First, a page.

Mr. Angell to Mr. Sherman.

No. 78.]

Sir: In my No. 59 of December 8 I reported to the Department what I supposed was the happy termination of efforts I had been making for more than two months to secure permission for Mr. Simon Ben Nachman Lowenstein to purchase a house and lot in Jerusalem. In the absence of the grand vizier from his office a responsible subordinate, member of his staff, assured my dragoman that the prohibition to Hebrews to purchase real estate did not apply to such a person as Mr. Lowenstein, and that it had been decided to send orders to that effect to Jerusalem. Accordingly, I so informed you and our consul at Jerusalem.

But now I am surprised to receive a note verbale from the secretary for foreign affairs reporting the decision to refuse my request and referring me for the reasons to a note communicated to this legation on March 27, 1894. As it does not appear from our records that the note was ever sent to the Department and as the subject it discusses is one of no little importance, I inclose it to you for consideration.

[Page 1105]

It will be observed that under certain conditions permission will be accorded to American citizens who are Jews to purchase real estate. But they are conditions which are not imposed on other American citizens. I do not feel at liberty to ask any American Hebrew to comply with them, since by so doing I should make a discrimination against Hebrews, which is wholly foreign to the spirit of our institutions.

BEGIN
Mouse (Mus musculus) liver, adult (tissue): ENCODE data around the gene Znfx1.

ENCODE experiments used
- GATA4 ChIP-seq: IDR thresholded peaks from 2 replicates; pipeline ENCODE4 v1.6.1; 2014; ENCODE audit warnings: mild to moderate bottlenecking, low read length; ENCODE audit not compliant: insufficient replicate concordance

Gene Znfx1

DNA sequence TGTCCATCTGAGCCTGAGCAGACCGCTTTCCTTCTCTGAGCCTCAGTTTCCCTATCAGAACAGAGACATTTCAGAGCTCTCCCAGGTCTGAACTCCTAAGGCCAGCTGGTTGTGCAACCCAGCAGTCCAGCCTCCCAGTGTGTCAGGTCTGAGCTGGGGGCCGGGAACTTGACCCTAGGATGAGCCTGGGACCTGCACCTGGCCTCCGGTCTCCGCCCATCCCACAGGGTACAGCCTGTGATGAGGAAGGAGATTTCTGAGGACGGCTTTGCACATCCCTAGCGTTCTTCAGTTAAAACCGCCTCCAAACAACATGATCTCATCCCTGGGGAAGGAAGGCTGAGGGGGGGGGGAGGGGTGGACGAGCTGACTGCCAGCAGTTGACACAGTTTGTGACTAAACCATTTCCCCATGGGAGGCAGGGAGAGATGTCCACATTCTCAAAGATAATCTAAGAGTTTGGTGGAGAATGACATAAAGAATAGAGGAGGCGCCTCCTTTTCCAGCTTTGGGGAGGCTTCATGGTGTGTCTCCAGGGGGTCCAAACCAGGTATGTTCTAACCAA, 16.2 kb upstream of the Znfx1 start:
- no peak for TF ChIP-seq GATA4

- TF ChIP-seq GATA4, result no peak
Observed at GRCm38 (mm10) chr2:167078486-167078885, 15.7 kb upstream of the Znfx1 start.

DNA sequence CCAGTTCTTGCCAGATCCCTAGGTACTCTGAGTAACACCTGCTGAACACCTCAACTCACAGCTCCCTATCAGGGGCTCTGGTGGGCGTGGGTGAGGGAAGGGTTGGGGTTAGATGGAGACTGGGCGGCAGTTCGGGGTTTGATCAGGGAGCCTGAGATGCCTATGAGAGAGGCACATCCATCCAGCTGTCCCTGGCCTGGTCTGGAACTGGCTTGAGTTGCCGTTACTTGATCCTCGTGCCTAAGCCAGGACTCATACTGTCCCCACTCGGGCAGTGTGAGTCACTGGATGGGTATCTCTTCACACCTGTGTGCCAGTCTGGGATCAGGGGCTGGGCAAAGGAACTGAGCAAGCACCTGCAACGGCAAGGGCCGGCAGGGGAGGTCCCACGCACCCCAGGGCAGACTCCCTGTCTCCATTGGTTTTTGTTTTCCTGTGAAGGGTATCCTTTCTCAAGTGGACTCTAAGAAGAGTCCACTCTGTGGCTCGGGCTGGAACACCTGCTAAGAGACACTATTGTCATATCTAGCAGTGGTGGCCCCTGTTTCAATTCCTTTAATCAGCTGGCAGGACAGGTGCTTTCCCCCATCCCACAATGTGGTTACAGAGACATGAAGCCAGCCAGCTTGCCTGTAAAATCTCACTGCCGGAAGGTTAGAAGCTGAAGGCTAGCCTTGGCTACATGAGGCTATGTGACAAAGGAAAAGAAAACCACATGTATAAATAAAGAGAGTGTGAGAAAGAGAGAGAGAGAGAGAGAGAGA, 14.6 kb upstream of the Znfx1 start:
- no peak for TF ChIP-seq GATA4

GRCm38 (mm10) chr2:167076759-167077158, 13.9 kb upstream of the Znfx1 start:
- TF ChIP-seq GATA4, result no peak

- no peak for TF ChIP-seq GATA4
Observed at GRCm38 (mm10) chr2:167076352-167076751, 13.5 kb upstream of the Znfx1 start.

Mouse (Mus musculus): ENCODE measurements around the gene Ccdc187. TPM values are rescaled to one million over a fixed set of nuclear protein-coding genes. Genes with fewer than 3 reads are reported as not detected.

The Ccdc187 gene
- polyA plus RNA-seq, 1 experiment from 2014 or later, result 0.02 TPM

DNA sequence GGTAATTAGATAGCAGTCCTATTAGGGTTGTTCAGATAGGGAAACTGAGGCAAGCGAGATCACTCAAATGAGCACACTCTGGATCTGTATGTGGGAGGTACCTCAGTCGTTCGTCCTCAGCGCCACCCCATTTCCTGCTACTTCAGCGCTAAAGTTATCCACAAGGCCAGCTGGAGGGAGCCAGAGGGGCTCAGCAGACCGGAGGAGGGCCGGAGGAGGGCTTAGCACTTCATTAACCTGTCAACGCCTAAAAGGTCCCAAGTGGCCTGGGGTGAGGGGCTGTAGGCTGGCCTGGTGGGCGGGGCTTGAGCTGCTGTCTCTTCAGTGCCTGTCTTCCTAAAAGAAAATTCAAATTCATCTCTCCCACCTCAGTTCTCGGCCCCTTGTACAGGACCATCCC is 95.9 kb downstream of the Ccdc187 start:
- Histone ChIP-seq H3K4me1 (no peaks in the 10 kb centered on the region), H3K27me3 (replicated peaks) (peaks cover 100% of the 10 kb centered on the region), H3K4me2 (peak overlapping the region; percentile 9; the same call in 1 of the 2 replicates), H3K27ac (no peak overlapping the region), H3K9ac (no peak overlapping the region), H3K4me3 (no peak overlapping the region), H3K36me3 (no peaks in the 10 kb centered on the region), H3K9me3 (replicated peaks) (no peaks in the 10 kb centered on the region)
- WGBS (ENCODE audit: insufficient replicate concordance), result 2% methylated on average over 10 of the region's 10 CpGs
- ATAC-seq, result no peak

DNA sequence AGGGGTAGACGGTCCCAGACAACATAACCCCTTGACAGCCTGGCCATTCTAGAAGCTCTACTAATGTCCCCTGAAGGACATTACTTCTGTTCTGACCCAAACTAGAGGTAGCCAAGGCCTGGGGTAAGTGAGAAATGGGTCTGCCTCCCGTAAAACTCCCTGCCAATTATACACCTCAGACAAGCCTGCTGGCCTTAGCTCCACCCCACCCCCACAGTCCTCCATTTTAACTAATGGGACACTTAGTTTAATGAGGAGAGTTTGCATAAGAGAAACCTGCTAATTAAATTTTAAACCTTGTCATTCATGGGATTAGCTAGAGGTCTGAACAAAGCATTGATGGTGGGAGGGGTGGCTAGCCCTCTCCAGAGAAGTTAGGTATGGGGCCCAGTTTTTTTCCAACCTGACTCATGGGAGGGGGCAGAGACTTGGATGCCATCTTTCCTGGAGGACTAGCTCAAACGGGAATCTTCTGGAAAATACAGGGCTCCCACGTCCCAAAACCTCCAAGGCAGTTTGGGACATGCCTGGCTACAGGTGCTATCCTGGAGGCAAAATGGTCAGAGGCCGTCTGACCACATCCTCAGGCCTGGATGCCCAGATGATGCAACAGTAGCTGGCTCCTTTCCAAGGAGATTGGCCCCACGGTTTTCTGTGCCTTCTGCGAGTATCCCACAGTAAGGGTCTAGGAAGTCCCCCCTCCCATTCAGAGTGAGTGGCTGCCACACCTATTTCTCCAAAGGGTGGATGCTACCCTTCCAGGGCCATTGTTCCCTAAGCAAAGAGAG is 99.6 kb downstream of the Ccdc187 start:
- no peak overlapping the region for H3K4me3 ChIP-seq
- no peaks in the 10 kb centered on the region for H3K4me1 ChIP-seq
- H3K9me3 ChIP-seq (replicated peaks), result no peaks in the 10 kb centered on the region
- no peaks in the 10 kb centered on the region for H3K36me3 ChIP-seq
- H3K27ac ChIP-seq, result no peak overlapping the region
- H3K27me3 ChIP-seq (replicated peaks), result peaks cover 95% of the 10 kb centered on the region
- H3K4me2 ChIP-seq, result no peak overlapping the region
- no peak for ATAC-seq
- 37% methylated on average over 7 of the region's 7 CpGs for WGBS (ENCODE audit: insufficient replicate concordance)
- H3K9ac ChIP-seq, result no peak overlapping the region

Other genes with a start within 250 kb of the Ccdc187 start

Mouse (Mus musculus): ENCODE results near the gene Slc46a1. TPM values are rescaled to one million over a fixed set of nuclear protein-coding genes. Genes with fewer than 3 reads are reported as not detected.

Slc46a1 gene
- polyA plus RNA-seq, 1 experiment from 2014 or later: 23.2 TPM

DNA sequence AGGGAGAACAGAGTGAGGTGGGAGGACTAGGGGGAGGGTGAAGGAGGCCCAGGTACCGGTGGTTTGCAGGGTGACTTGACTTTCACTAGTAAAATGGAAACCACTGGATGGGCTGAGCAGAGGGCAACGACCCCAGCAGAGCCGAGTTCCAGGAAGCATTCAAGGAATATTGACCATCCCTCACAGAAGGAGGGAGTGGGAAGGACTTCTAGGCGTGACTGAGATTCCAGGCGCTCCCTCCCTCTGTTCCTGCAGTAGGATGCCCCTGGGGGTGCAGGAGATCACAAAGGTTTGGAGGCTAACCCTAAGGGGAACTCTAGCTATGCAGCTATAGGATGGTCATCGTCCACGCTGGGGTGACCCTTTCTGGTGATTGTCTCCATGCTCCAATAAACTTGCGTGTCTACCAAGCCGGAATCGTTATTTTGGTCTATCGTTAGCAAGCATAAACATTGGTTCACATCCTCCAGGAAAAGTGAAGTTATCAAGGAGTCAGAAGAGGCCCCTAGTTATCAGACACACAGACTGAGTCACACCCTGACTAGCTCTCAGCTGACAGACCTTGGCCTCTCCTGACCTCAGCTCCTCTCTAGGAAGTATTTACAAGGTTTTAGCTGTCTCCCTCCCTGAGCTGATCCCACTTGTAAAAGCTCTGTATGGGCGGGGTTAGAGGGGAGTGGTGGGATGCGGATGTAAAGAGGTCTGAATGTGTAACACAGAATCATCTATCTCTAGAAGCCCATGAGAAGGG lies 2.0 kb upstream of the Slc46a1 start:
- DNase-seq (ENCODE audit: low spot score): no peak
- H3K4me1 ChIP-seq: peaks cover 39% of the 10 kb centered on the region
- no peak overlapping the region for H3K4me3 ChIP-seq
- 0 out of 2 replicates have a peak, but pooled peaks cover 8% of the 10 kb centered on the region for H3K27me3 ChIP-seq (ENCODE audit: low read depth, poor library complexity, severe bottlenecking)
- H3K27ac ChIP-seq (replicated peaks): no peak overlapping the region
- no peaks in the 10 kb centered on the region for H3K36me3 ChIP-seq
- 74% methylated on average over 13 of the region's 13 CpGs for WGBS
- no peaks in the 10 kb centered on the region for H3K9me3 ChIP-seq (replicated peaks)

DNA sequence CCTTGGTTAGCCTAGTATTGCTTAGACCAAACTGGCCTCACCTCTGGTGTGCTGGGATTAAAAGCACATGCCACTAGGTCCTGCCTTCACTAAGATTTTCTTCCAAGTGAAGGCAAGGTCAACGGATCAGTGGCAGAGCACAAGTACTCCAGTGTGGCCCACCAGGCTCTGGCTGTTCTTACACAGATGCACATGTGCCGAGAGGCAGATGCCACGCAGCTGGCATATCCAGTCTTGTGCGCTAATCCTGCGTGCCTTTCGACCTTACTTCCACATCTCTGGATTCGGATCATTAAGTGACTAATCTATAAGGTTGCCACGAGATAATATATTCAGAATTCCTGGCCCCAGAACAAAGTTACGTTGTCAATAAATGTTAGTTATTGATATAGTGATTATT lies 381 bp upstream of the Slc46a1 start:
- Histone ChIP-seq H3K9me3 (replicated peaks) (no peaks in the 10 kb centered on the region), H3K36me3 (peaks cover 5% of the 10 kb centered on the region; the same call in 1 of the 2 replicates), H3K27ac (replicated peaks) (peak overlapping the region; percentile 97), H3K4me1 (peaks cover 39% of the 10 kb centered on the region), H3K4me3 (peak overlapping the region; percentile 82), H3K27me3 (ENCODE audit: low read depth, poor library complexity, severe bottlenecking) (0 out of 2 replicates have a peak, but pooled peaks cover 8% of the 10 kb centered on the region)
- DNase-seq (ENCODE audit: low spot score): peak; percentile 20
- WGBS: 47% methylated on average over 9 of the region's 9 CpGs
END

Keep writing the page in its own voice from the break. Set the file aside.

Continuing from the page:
But I beg to call the attention of the Department to the argument which seems to underlie the Turkish regulation.

The Ottoman law of 1867, Which concedes to foreigners the right of holding real estate in the Ottoman Empire, and which is formally accepted by the protocol of 1874, declares in Article II:

Foreigners, proprietors of real estate in town or in country, are in consequence placed upon terms of equality with Ottoman subjects in all things that concern their landed property.

And, after specifying on certain particulars the legal effect of this equality, it says:

In short, they are iu all things to hold real estate by the same title, on the same condition, and under the same forms as Ottoman owners, and without being able to avail themselves of their personal nationality, except under the reserve of the immunities attached to their persons and their movable goods, according to the treaties.

Now, Ottoman subjects of the Jewish faith not being allowed to purchase real estate in Jerusalem except under certain limitations, Jews of foreign nationality, it is claimed, may be forbidden to purchase under the same limitations.

The prohibition under consideration applies only to Palestine, and we are assured owes its existence solely to the fear that an inundation of Jews may overflow Palestine and greatly embarrass the Government.